Direct Marketing Commission - Enforcing Higher Industry Standards

Data & Marketing Commission | Enforcing Higher Industry Standards

Phruit Ltd – complaint about direct marketing

November 22nd 2010

This case related to telemarketing activity undertaken by Phruit. The Commission investigated following a complaint from an individual consumer who was registered with the Telephone Preference Service (TPS).  The consumer had been contacted with the offer of will-writing services having previously been contacted by Phruit in what seemed to be a lead-generation exercise carried out in the guise of research.  The investigation involved contact with the original complainant, a review of  TPS and other web-based complaints and an attempt to validate compliance with TPS cleansing. Over 100 complaints involving people who had registered with TPS were attributable to Phruit directly or to companies using their data. The Commission had access to over two years of dialogue between the DMA’s compliance team and Phruit that was anchored in ongoing concerns over TPS compliance and the misrepresentation of research.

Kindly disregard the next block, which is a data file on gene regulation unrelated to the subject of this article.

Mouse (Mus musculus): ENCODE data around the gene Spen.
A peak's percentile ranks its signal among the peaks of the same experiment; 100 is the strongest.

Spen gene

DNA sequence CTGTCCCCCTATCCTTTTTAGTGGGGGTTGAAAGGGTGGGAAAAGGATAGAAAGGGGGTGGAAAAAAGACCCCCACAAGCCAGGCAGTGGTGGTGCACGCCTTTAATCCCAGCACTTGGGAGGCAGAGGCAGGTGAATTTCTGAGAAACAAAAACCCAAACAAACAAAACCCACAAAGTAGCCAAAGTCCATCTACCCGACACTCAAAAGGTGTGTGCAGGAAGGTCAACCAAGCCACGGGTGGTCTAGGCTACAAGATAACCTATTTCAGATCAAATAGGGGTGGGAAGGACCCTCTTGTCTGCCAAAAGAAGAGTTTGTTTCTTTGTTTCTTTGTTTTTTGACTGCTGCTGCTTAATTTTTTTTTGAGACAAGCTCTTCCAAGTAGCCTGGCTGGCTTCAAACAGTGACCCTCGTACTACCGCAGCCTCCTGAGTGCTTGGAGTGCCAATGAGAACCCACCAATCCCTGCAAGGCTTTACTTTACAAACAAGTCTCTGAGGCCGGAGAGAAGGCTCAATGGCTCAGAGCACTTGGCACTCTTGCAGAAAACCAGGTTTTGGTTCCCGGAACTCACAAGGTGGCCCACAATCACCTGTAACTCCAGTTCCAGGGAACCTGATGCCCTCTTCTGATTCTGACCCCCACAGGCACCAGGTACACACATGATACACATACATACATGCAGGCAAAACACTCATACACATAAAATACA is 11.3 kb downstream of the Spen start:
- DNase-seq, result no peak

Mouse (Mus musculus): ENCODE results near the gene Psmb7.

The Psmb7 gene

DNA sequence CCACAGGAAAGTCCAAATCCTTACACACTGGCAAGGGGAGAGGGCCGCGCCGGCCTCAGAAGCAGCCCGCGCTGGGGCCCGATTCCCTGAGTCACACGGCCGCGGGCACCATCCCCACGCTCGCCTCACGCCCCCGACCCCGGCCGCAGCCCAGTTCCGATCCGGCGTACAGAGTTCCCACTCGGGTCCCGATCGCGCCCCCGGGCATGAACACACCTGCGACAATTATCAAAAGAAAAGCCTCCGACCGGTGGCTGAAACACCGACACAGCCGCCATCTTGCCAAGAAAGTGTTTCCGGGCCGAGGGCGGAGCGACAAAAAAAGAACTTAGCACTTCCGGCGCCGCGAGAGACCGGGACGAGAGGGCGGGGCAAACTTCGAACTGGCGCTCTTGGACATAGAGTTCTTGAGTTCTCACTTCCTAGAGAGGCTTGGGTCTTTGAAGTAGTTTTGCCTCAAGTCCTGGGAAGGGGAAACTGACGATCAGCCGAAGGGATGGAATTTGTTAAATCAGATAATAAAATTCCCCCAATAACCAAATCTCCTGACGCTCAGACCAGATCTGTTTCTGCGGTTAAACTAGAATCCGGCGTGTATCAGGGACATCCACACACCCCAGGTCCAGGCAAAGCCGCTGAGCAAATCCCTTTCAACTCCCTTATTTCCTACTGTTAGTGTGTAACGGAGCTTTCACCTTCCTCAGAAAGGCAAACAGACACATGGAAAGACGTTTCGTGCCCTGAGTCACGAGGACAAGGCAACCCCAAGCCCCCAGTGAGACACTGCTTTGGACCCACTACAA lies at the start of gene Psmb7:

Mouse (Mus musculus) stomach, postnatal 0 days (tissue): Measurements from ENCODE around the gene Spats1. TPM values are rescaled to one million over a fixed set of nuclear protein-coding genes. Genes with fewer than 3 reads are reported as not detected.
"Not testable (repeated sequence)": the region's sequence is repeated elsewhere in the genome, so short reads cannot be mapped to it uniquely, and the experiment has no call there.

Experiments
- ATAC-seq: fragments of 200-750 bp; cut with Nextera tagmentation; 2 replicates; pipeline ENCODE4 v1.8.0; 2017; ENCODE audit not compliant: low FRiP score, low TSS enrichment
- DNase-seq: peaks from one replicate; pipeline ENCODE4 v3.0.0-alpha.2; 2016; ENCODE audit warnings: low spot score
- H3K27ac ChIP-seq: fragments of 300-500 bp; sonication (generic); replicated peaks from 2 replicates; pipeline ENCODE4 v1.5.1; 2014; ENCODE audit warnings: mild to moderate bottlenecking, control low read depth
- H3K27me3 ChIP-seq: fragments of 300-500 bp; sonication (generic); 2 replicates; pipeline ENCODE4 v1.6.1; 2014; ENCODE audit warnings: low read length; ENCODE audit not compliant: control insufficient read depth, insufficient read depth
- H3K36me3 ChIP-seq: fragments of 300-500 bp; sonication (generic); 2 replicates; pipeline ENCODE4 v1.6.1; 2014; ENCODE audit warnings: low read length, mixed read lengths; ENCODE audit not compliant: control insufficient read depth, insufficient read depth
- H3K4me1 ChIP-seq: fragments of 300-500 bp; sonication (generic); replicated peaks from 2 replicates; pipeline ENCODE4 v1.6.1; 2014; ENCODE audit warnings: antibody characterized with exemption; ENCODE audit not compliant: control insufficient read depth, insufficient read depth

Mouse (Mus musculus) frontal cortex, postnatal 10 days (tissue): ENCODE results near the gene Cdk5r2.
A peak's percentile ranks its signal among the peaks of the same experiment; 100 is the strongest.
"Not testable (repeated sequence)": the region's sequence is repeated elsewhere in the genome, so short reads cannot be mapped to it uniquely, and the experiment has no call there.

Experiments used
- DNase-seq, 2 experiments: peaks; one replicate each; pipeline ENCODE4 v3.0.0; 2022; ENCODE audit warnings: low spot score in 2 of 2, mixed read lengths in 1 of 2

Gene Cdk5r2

Based on the evidence presented – including a number of admissions by the company – the Commission reached a view that the company had been misrepresenting itself as a researcher when making calls that were really designed to sell goods or services. The practice was found to be the cause of the considerable number of public complaints over what was seen to be Phruit’s cold-call marketing. This, in turn generated subsequent complaints when UK firms used Phruit data and called TPS subscribers in the possibly misplaced understanding these people had opted-in to receiving marketing calls. While Phruit responded in part to some questions the company failed to provide key data and information over its TPS practices and its commercial arrangements.

The Commission found Phruit in breach of the following provisions of the Code – 21.18 and 21.20 on TPS compliance and data cleansing, 3.11 under which Phruit has a responsibility for compliance by suppliers and 3.18 on “sugging”: marketing in the guise of research.  The Commission decided this was a very serious case involving fundamental code provisions on TPS compliance, misrepresentation and the failure to ensure contractors were code-compliant. The Commission proposed membership of the DMA be suspended for a period of at least one year and that the lifting of this suspension thereafter be conditional on evidence from Phruit of action taken to ensure compliance with the Code of Practice.   This proposal has now been implemented by the DMA – please see here for a link to details of the suspension on the DMA website.

If you believe a DMA member is in breach of the Direct Marketing Code of Practice then contact the Direct Marketing Commission – you can alert us to an issue you see here.